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Social Justice Doesn't Pay: Oberlin Now Has To Fork Over $22 Million To Local Bakery In Defamation Case

AP Photo/Dake Kang

Over this weekend we covered how an Ohio jury ruled last Friday that the uber-left wing Oberlin College must pay a local bakery at least $11 million in compensatory damages. The massive fine came after the jury determined college administrators defamed Gibson's Bakery by accusing the century-old establishment of racial discrimination and encouraging students to boycott the business after three black students were accused of shoplifting. Students said the accusation was part of a larger pattern of racial discrimination and college administrators sent an email to the student body offering support. The only problem with these claims was that the three black suspects admitted in court to shoplifting. Also, the Gibson Bakery employee who tackled them and called authorities was black himself. In other words, the entire thing was a racial hoax spurned by progressives' ignorance in their self-righteous and often misguided crusade of rooting out perceived injustice. Gibson's Bakery sued and the court of law, where actual justice occurs, ruled that they had been defamed by Oberlin College.


Well, Legal Insurrection reports that today in court, a secondary jury added $22 million in punitive damages for the wrongdoings. 

via Legal Insurrection:

Daniel McGraw, our reporter in the courtroom, reports that in addition to the $11.2 million compensatory damages awarded last Friday, the jury awarded a total of $33 million in punitive damages, which will probably be reduced by the court to $22 million because of the state law cap at twice compensatory (it’s not an absolute cap, but probably will apply here). That brings the total damages to $33 million. We will have the breakdown soon. The jury also awarded attorney’s fees, to be determined by the judge.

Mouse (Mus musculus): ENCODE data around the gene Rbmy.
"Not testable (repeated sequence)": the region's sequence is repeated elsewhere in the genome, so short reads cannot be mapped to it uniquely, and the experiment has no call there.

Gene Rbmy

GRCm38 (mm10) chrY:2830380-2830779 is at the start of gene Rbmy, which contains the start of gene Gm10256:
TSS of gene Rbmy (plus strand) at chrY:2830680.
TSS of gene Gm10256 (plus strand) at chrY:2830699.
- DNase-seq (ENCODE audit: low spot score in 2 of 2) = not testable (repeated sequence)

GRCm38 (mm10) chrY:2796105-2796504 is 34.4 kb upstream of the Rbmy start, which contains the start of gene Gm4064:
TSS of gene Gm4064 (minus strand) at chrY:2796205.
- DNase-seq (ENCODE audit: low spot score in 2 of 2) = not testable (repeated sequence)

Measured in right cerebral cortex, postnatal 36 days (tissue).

In arguments, Gibson's attorney told the jury that the country was watching "because the country agrees that what happened to the Gibsons should not happen to anyone, but could happen to everyone.”

"Colleges are watching us and you. Because they all know the way colleges are run will be affected, and by your decisions, they will be," he added. 

The attorneys for Oberlin, however, argued that the ruling would harm Oberlin students. "This will impact people who had nothing to do with the protest …, it also means less students who are not able to afford a college education will be able to do so," the attorneys argued.


Of course, many on Twitter argued the college could simply cut administrator, faculty, and staff salaries before harming students.

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